Rightly, our response is always to reject vigilante, criminal violence of all kinds — regardless of how affronted they feel. There are, at the same time, other taboos with regards to Islam in our societies in the West – with dramatically fewer consequences, but still concerning.
On Saturday May 16, some of those fault lines showed themselves again: at a “National Security Action Summit,” Republican presidential hopefuls and others raised the fears of “civilizational jihad,” complaining about how “Christians can’t come into this country but Muslims can.” That wasn’t about radical Islamists like ISIS or al Qaeda-style ideology: but about Muslims en masse, and Islam as a religion.
I recently ran afoul of that same sentiment, in a highly unexpected way. CNN recently published a satirical piece I wrote about the relationship between Star Wars and Islam, and whether there was more of a relationship between the two than Islam and ISIS. It was clearly a sardonic offering, just from the bio that preceded the piece (unless the description of me as a Jedi knight is to be taken seriously), let alone the rest of the piece. Tens of thousands of hits, and a translation for the Spanish version of CNN later, there was a plethora of reactions at this ironic piece looking at how easy — and incorrect — it was to ascribe to Islam and Muslims the extremism of a few.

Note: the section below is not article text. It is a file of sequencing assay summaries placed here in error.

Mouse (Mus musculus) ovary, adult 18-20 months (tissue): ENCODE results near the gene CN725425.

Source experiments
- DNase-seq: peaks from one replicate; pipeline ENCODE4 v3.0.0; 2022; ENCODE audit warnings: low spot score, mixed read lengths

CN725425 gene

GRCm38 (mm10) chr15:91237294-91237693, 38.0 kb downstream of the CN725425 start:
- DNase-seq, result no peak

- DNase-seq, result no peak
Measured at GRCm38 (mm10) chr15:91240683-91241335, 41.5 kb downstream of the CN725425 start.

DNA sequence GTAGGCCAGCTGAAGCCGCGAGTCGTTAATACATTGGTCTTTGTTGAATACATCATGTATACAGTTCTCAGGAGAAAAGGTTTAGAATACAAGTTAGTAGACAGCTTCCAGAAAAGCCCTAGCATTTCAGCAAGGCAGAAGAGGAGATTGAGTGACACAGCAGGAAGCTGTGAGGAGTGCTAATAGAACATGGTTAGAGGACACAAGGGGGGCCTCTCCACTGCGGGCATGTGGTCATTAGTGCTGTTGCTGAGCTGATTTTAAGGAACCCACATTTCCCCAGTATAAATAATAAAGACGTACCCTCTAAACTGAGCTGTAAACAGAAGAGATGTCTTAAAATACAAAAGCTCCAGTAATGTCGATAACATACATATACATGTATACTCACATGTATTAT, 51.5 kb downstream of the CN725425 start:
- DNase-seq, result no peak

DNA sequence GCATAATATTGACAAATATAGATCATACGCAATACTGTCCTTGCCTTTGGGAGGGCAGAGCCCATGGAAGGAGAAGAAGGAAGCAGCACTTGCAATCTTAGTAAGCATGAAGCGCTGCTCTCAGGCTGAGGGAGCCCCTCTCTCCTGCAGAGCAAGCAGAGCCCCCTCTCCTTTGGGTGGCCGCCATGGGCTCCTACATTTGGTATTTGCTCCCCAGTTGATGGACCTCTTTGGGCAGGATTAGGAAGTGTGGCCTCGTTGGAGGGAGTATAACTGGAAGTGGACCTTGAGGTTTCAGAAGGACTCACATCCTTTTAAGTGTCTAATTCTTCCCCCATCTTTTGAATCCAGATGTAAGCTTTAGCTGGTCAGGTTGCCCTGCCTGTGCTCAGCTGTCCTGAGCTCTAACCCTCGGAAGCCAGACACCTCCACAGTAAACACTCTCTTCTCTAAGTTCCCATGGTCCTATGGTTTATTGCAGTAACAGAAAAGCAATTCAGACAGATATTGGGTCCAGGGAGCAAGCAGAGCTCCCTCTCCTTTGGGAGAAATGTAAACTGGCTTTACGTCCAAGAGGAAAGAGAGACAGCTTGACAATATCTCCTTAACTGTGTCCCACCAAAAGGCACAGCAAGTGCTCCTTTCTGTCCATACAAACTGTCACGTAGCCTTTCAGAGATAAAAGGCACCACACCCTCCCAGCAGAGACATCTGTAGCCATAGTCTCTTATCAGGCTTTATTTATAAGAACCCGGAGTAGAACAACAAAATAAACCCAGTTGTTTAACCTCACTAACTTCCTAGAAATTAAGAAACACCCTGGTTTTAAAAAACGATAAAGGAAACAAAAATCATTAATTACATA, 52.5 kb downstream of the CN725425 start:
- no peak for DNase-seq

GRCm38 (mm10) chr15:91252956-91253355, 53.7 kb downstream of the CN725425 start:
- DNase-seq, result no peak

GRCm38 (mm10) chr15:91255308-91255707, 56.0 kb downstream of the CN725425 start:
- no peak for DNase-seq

Much of that reaction was positive, with many sending messages privately and publicly about the humorous, while not mocking, engagement with a serious and delicate subject. But it was the negative responses that were particularly instructive. Unsurprisingly, some of those were ISIS supporters, who are not exactly known for appreciation of humor.
But contrary to what one might expect, the most vitriolic opposition wasn’t from radical Islamists who couldn’t take a joke. Islam is discussed in media, academia, and public life in a variety of ways, usually in relation to the “How Islamic is extremism” question.